Date: 6/20/20 5:34 pm From: Paul Sullivan <paultsullivan...> Subject: [obol] Re: [ADV] Helping others get on a good bird
Darrel, my friend,
It’s easy ;-)
You go out the night before and put out a string of 5 numbered green bouys, #3 straight out, #1 and 2 to the left, and #4 and 5 to the right. Put them in an arc 300 yds out. Put out another arc of yellow bouys at 600 yds, and an arc of red bouys at 1000 yds.
Then the next morning you can just say, “Yellow-billed Loon at yellow 4, going south.” Or “Whiskered Auklet beyond red 5 going north.”
Piece o’ cake. :)
From: <t4c1x...> [mailto:<t4c1x...>]
Sent: Saturday, June 20, 2020 3:04 PM
To: Paul Sullivan <paultsullivan...>
Cc: obol <obol...>
Subject: Re: [ADV] [obol] Helping others get on a good bird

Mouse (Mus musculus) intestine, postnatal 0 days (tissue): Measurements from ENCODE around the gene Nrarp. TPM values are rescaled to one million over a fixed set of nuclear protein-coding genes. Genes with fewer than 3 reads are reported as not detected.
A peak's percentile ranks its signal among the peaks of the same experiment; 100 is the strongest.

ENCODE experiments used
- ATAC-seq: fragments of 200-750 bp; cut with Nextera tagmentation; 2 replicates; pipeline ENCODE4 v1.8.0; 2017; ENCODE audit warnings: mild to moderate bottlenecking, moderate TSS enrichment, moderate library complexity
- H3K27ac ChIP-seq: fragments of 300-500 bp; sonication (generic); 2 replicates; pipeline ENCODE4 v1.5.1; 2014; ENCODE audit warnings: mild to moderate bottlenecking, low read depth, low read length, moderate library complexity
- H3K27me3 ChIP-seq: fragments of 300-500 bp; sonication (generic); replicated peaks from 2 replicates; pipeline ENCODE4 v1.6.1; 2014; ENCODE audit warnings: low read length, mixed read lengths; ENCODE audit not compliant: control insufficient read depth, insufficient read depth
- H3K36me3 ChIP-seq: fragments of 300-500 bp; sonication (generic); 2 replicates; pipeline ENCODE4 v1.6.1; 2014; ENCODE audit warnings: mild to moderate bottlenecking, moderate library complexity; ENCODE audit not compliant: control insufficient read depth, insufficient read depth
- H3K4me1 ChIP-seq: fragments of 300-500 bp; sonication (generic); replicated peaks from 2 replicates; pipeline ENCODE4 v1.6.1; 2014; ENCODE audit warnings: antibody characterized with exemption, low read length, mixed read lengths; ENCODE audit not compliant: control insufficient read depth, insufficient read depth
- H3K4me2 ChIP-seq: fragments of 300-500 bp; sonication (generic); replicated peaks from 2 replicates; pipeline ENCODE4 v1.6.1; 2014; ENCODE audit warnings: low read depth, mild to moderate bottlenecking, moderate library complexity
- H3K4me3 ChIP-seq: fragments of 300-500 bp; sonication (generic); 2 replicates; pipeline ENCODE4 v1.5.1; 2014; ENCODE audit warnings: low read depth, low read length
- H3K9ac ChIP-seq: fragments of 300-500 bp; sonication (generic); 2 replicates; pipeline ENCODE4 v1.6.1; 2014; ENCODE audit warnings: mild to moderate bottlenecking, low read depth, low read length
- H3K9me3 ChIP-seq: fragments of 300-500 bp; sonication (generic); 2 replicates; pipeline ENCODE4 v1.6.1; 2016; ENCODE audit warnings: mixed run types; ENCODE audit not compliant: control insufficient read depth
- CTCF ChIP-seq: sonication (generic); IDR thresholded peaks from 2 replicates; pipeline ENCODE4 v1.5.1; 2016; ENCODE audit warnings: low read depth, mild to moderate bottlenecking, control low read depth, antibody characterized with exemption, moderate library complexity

Very good, Paul, but it begs a question. How do you apply this method to pelagic species seen from shore? I have found it is almost impossible to share with anybody the position of a bird in such situations, regardless of whether it was swimming or flying. Part of the difficulty is the differing perspective people have of distance. What might look like 100 yards to some people might be half a mile to others. Also the position of the bird relative to the position of the observer. I have generally used the, "It's at 10 o'clock" method, but again, perspective is a problem. And on a flying bird, it is almost useless. Many times birds fly close to the water, so they periodically go behind swells. 10 o'clock when you see the bird may well be 7 or 2 o'clock by the time it reappears. Any help, here?